The effect of therapeutic exercise on depressive symptoms in people with multiple sclerosis – A systematic review

Published:November 08, 2022DOI:


      • Depression is around 25 – 50% in people with MS.
      • Therapeutic exercise reduces depressive symptoms.
      • Robotic gait training and aerobic exercise are highly recommend.



      The prevalence of depressive symptoms in people with Multiple Sclerosis (MS) is around 25 – 50% and affects their daily life and general quality of life. Several studies investigating therapeutic exercise have shown highly beneficial effects in preventing or reducing depressive symptoms. The present systematic review was conducted to investigate randomized controlled trials on the effectiveness of therapeutic exercise programs on depressive symptoms in people with MS.


      A search was performed in PubMed, Scopus, APA Psychnet and ResearchGate. The keywords used were: therapeutic exercise, physiotherapy, physiotherapy, physical therapy, rehabilitation, depression, depressive disorders and multiple sclerosis. In addition, specific inclusion and exclusion criteria were set and the study selection process was conducted by two separate reviewers. The quality of the final studies included in the systematic review was assessed using the PEDro scale.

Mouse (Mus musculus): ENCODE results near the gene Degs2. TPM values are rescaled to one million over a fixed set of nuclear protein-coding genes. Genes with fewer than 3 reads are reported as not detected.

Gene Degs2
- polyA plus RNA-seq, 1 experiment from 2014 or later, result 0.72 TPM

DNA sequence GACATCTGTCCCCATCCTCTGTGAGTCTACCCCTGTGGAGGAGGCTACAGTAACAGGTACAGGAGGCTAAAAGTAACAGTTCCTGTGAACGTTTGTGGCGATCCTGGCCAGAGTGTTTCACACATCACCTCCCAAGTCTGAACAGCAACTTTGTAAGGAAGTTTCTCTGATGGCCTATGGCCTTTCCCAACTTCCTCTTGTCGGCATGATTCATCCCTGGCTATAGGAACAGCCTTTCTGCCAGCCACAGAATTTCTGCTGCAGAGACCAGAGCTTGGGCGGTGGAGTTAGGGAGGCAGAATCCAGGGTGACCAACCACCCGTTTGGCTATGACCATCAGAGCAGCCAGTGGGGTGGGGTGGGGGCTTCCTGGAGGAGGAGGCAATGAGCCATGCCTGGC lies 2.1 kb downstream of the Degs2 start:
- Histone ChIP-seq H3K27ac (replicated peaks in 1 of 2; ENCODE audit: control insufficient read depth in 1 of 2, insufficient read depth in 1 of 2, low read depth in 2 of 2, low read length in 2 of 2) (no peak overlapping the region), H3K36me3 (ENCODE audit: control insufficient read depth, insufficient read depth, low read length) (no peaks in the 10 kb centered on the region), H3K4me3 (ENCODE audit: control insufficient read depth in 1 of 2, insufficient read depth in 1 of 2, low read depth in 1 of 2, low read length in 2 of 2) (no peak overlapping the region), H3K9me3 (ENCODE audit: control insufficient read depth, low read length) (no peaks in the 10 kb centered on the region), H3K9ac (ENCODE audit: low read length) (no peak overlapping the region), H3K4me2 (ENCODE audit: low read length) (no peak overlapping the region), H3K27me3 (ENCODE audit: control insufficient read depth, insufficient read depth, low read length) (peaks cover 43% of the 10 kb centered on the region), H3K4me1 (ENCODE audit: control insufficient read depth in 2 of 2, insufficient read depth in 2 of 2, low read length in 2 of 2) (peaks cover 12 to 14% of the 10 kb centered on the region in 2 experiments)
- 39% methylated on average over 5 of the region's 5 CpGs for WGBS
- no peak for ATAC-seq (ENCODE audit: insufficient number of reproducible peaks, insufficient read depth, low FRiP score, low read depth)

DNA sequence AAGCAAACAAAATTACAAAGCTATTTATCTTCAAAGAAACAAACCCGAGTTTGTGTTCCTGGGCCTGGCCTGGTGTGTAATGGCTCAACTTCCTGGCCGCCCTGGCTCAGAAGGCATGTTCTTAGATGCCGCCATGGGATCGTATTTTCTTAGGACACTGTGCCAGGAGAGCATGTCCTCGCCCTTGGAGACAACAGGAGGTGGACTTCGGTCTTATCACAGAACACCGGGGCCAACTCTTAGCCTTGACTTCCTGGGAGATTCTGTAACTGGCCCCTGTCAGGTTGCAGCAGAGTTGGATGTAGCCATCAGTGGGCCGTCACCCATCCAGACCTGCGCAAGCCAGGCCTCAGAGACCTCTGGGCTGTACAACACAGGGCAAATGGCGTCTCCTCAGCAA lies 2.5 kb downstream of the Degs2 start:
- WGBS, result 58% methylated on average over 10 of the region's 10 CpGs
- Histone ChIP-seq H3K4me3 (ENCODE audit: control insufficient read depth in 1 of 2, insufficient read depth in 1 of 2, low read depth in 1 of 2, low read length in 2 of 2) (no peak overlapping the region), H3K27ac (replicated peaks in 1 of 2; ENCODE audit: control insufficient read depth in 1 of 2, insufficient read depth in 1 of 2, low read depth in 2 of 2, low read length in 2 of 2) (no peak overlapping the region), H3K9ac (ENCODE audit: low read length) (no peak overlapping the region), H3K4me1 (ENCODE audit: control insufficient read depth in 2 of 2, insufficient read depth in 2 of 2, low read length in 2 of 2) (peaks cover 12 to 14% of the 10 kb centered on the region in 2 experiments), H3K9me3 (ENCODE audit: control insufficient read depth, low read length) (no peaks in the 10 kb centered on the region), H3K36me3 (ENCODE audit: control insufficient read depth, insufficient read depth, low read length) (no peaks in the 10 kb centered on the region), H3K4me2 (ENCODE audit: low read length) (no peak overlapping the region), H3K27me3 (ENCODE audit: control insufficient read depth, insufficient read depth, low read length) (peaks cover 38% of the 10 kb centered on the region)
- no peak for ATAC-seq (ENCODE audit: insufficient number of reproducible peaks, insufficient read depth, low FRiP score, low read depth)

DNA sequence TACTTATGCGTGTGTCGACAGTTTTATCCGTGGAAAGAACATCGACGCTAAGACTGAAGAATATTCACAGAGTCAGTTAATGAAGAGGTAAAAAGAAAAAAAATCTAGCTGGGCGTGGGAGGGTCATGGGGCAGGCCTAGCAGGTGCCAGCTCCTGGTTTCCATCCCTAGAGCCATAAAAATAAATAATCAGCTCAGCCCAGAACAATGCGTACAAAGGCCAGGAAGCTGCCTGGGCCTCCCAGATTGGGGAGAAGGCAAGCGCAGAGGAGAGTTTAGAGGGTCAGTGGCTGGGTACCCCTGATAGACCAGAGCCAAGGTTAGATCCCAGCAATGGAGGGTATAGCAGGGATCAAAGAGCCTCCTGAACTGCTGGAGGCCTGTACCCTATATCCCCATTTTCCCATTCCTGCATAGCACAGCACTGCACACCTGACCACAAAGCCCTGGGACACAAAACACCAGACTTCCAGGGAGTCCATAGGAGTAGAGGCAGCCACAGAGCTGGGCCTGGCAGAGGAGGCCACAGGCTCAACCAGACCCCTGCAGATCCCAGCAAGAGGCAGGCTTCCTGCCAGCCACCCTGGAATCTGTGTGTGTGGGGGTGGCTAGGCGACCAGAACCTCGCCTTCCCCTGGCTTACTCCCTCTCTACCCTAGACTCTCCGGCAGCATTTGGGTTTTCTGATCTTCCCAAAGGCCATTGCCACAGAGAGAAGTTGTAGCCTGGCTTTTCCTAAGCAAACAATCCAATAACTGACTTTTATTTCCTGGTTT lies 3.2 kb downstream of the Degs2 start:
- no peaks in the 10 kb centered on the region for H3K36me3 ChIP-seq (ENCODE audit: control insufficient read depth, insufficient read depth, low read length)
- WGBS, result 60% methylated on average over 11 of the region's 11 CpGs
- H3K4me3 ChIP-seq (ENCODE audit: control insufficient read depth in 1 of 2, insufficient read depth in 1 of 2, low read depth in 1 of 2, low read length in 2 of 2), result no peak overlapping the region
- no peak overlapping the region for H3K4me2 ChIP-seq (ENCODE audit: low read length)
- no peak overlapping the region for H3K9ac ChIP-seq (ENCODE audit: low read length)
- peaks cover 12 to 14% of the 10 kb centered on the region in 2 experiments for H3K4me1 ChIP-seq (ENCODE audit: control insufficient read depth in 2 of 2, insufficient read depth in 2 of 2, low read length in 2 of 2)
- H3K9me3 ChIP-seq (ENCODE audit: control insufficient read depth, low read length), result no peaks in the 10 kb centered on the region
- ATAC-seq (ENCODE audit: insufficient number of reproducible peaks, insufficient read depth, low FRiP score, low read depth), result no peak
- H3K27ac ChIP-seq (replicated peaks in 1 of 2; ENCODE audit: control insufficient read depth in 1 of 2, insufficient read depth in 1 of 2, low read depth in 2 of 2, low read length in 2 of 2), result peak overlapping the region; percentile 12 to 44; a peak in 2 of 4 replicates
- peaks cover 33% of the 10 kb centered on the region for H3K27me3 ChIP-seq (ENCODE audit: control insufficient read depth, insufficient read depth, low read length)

Out of the total of 934 studies initially identified, 9 studies were finally included. The results showed that physiotherapy interventions, through aerobic exercise, robotic-assisted gait training with or without virtual reality, aerobic exercise combined with Pilates, interval training, video-games and finally clinical Pilates, improve patients' depression and in many cases with much better results compared to classic physiotherapy type interventions.


      The effect of therapeutic exercise has a positive impact on the depressive symptoms of people with MS. However, future research in this field is necessary to find the most proven curative forms to reduce depressive symptoms and improve the daily life of these patients.


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